Vitamin B1 Monograph

Scientific name of Vitamin B1:

Action of Vitamin B1:
Carbohydrate metabolism; metabolism of branched-chained amino acids

Vitamin B1 is used for these functions in the body and brain:
Cognitive health; nervous system function

Find Vitamin B1 in these Clarocet blends:

An Overview of Vitamin B1

B1, or Thiamine, is a water-soluble vitamin necessary in relatively small amounts. It is usually available in such foods as fortified breads, cereals, pasta, whole grains, lean meats, fish, dried beans, peas and soybeans.

Vitamin B1 supplementation has been shown to provide positive support for:

  • Mild mood changes and fatigue caused by everyday stress
  • Lack of focus, mental clarity, difficulty concentrating and poor memory function caused by everyday stress

Thiamine is an essential vitamin that the body is unable to produce on its own. It must be replenished every day through diet and/or supplementation. Thiamine deficiency may result in fatigue, headaches, visual difficulties and mental confusion.

Science and Pharmacology of Vitamin B1

B1, or Thiamine, is a cofactor. Cofactors are the most important components required to maintain fundamental processes throughout the body. Basic nervous system functions such as neurotransmitter synthesis and healthy cell-to-cell communication would not be possible without the presence of necessary vitamin, mineral and amino acid cofactors.

Supplementing a balanced diet with Vitamin B1 has been clinically shown to promote energy and positive mood balance. Because of its nutritive value, Thiamine is used in several Clarocet formulations along with other essential vitamins, minerals and amino acids that are associated with healthy nervous system function.

Vitamin B1 Safety and Usage

Recommended Daily Allowances (RDAs) are the amounts of vitamins and minerals needed to provide for adequate nutrition in most healthy persons. RDAs for a given nutrient may vary depending on a person’s age, sex and physical condition, including considerations like pregnancy.

This chart shows the recommended daily amounts of Vitamin B1 for different groups:

Infants and children (Birth to 3  years)  0.3 – 0.7 mg
4 to 6 years of age  0.9 mg
7 to 10 years of age  1 mg
 Adolescent and adult males  1.2 – 1.5 mg
Adolescent and adult females  1 – 1.1 mg
Pregnant females 1.5 mg
 Breastfeeding females  1.6 mg

What are the potential side effects of Vitamin B1?

Side effects have not been reported as a result of Vitamin B1 use.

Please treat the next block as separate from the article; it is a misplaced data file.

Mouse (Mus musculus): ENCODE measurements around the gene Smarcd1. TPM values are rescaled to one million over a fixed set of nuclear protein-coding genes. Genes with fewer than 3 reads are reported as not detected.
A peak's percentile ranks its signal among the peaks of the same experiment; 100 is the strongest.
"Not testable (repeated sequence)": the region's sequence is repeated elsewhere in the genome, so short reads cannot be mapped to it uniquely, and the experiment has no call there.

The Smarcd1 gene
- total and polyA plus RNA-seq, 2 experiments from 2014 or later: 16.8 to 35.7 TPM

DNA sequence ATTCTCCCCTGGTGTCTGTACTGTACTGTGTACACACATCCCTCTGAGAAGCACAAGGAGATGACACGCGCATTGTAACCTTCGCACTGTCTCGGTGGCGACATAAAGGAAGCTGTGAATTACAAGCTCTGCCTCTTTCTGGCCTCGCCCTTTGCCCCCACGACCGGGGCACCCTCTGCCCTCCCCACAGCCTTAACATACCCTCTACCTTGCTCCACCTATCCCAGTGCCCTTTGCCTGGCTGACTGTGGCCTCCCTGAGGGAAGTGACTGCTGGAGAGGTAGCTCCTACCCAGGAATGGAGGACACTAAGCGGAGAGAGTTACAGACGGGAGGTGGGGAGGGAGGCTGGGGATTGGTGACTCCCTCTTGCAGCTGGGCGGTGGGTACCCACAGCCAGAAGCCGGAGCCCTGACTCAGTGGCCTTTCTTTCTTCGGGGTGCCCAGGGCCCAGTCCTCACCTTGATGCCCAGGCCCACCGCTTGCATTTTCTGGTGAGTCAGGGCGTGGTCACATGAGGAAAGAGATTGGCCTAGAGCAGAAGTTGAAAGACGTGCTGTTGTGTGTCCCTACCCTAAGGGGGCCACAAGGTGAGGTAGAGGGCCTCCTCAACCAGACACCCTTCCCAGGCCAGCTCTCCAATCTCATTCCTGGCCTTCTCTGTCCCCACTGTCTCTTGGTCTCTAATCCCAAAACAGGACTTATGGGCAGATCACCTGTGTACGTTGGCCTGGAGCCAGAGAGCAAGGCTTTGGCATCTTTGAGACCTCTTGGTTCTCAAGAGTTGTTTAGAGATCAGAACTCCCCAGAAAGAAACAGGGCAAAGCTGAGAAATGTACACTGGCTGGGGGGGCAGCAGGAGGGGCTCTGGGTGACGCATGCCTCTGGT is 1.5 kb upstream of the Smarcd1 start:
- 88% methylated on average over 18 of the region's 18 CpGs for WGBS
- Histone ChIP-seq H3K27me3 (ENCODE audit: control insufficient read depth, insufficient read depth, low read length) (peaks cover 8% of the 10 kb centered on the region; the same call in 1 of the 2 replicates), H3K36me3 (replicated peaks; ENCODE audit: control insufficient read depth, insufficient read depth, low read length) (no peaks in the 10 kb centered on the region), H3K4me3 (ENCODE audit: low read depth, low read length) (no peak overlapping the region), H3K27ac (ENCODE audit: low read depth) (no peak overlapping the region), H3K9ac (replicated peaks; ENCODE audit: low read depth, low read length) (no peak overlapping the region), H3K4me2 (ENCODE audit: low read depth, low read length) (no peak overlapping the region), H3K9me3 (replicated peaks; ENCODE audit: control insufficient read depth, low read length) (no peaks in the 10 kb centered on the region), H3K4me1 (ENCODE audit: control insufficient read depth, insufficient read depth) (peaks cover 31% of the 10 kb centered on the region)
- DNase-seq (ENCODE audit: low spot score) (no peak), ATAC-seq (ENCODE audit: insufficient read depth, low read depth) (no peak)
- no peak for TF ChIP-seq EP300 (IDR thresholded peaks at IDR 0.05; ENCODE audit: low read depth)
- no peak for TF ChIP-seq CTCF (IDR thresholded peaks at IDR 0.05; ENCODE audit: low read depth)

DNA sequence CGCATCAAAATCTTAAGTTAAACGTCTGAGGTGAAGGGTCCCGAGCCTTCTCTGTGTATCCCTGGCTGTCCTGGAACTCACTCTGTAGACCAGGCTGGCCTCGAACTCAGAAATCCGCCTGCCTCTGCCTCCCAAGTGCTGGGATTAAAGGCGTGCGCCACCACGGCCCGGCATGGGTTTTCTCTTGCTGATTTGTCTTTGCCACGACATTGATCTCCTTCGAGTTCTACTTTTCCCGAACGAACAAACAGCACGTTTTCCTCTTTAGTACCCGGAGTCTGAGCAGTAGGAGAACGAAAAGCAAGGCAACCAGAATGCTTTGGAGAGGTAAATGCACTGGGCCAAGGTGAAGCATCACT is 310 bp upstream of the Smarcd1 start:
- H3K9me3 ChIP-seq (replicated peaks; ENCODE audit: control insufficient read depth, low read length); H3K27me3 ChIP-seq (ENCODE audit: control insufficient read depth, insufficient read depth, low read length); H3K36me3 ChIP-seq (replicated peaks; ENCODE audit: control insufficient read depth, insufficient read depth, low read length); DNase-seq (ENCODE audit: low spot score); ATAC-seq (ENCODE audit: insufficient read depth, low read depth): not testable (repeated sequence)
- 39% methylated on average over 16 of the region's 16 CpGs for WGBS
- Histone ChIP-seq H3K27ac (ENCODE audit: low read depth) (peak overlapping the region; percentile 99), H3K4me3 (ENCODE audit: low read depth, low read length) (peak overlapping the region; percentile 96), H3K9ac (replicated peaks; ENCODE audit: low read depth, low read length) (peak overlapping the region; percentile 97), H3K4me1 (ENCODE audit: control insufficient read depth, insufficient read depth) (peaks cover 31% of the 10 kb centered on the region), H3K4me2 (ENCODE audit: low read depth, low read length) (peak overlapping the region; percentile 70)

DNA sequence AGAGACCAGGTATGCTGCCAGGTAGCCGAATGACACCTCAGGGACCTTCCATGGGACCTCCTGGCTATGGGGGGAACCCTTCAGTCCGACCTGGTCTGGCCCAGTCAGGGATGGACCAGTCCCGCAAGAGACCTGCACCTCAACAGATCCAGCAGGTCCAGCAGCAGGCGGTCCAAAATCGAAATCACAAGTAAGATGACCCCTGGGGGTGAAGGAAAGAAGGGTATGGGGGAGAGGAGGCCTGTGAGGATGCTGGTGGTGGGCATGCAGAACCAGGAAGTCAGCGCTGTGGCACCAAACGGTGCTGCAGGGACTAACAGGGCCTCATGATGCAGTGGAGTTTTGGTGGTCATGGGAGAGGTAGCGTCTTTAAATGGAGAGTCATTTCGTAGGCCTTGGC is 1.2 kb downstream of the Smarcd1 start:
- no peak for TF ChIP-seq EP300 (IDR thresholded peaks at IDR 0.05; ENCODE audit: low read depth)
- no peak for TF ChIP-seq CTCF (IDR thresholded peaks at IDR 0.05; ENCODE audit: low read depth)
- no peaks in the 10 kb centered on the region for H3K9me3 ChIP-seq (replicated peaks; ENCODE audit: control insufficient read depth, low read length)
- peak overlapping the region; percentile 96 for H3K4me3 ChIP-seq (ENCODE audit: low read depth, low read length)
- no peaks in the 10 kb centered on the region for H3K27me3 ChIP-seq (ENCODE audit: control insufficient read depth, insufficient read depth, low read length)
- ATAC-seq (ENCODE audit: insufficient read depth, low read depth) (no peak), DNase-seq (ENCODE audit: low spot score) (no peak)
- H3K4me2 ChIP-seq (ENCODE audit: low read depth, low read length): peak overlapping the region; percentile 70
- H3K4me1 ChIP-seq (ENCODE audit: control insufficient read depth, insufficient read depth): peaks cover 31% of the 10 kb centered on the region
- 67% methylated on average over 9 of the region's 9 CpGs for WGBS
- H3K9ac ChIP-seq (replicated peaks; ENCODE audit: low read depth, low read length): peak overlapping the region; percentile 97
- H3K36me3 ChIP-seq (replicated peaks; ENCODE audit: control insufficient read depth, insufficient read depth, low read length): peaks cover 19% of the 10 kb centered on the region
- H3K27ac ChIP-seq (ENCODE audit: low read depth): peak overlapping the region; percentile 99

Is Vitamin B1 safe for children?

Vitamin B1 is generally well tolerated when used in children. Because each child is unique, Vitamin B1 should be administered under the supervision of a professional healthcare provider.

Does Vitamin B1 adversely interact with prescription drugs?

Vitamin B1 has no known contraindications. If you are taking a prescription medication, it is recommended that you consult with your prescribing doctor before making any changes or additions to your current treatment plan.

What precautions should I take before beginning Vitamin B1?

Consult with your healthcare provider before beginning a wellness plan that includes dietary supplements like Vitamin B1.

Vitamin B1 Clinical Studies

1. An Overview of Thaimin (B1)
Thompson Health Care; PDR Health
Copright 2004 [Read the Full Text]

2. Thiamine supplementation mood and cognitive functioning.
Benton D, Griffiths R, Haller J.
Department of Psychology, University of Wales Swansea, UK.
Psychopharmacology (Berl). 1997 Jan;129(1):66-71. PMID: 9122365 [Read the Abstract]

3. Thiamine deficiency as a cause of metabolic acidosis.
Logan G, Goli SA, McGonagle M, Byrd RP Jr, Roy TM.
Veterans Affairs Medical Center, Mountain Home, TN, USA.
Tenn Med. 2003 Dec;96(12):553-5. PMID: 15077560 [Read the Abstract]

4. Metabolic Acidosis
Karen L Stavile, MD, Associate Director, Assistant Professor, Department of Emergency Medicine, State University of New York Health Science Center at Brooklyn
May 21, 2001 [Read the Full Text]

5. Thiamine (Vitamin B 1) (Systemic)
National Library of Medicine, Micromedex, Pharmacopeia Drug Information, Volume II
Medline Plus; Rev.:May 26, 1995 [Read the Full Text]

Related online research destinations

Last Updated: February 2015 [PHMF-03-0]